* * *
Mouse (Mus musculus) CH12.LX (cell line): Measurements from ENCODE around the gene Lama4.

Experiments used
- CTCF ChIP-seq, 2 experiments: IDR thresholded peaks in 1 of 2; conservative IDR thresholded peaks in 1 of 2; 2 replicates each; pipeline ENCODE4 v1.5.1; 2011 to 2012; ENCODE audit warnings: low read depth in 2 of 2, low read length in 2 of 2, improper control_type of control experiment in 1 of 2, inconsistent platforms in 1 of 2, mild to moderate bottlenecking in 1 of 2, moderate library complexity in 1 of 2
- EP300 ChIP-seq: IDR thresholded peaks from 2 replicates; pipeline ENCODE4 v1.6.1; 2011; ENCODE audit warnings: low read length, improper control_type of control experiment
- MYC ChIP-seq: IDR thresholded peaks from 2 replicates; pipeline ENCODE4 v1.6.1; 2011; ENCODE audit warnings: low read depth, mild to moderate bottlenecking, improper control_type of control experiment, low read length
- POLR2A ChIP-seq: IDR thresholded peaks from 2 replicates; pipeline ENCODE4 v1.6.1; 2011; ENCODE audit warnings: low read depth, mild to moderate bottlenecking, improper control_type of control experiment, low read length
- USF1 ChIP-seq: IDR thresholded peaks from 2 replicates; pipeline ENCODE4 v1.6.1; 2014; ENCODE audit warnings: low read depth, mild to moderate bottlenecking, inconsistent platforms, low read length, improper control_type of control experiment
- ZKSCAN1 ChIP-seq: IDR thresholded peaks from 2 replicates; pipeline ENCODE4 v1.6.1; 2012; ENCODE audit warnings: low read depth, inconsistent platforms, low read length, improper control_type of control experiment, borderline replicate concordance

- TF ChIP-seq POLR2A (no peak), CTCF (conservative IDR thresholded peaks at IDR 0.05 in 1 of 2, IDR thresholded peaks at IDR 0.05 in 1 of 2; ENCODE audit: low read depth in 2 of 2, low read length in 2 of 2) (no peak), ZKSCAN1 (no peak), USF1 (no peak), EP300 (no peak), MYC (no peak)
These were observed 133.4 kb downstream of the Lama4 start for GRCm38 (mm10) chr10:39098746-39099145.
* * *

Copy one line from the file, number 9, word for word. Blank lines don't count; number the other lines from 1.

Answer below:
- TF ChIP-seq POLR2A (no peak), CTCF (conservative IDR thresholded peaks at IDR 0.05 in 1 of 2, IDR thresholded peaks at IDR 0.05 in 1 of 2; ENCODE audit: low read depth in 2 of 2, low read length in 2 of 2) (no peak), ZKSCAN1 (no peak), USF1 (no peak), EP300 (no peak), MYC (no peak)